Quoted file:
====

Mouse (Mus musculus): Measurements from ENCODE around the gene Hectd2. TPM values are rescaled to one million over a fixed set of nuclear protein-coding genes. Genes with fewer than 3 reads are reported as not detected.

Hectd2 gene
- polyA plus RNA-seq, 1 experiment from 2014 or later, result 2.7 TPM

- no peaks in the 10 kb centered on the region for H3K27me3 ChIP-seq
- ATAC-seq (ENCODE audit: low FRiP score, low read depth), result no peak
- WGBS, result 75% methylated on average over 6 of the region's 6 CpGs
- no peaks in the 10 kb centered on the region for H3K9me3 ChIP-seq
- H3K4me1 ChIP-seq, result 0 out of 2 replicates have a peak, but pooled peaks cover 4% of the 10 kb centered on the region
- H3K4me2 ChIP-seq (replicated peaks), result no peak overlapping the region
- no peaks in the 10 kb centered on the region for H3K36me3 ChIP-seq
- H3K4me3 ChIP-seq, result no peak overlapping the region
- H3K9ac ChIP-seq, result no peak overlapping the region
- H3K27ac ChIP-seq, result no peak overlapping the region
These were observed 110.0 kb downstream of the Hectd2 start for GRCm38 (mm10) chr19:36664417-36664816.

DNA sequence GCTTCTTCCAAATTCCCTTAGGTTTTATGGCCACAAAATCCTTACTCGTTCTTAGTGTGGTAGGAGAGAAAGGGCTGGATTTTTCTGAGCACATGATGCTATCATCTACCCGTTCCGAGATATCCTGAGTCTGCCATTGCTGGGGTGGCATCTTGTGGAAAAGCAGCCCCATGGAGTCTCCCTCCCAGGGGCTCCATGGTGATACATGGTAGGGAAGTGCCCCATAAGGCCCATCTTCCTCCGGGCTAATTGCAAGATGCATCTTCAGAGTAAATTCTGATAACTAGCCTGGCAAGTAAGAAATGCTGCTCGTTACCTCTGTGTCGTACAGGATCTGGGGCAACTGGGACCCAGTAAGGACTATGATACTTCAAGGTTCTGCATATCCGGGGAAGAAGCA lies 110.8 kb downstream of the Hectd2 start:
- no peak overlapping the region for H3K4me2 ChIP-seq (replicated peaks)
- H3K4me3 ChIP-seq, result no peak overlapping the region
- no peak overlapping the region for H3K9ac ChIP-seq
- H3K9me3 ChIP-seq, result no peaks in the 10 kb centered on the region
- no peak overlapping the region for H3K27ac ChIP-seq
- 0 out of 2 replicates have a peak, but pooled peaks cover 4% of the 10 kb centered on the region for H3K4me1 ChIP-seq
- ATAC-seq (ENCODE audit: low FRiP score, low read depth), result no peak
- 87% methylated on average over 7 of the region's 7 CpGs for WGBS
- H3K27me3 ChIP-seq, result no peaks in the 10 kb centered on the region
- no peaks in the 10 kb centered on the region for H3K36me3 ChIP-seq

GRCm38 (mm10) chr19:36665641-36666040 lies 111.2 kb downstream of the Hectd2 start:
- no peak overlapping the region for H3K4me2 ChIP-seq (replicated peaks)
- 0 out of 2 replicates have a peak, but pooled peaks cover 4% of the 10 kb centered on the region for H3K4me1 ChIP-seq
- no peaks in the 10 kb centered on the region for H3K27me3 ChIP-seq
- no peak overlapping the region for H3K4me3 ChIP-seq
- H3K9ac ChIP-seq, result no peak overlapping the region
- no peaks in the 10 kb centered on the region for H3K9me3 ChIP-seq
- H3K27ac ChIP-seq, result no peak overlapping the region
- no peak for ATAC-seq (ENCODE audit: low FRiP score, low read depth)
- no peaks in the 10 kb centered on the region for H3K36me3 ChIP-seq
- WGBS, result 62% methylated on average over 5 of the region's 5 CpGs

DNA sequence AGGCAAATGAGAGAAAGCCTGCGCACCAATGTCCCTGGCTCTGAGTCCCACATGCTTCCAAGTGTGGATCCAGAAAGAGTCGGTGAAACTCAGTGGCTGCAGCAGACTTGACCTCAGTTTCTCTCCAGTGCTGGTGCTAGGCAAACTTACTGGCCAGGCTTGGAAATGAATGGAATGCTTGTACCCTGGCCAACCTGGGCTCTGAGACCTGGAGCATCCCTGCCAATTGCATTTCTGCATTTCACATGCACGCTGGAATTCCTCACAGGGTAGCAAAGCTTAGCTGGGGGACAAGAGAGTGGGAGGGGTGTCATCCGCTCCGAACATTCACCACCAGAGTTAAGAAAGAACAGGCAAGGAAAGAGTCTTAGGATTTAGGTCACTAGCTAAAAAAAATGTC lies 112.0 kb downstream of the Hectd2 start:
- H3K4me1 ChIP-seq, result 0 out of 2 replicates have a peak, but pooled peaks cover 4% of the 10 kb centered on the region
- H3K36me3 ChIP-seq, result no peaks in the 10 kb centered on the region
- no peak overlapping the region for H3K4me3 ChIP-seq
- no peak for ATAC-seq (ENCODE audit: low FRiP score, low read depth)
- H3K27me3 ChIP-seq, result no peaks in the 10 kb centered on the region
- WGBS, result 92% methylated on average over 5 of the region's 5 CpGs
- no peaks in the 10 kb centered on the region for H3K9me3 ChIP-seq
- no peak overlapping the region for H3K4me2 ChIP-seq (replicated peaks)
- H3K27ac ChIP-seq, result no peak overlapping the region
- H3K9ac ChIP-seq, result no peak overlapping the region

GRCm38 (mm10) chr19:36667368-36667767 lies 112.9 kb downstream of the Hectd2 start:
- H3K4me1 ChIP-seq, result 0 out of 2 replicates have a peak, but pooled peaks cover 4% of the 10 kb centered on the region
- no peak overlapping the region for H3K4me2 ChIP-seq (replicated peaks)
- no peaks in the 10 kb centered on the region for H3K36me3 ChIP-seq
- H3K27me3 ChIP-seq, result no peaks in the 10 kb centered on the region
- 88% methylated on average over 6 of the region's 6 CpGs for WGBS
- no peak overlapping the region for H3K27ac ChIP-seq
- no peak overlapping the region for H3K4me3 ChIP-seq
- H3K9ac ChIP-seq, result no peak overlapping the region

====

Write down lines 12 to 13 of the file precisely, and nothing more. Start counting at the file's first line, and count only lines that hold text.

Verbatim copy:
- H3K9ac ChIP-seq, result no peak overlapping the region
- H3K27ac ChIP-seq, result no peak overlapping the region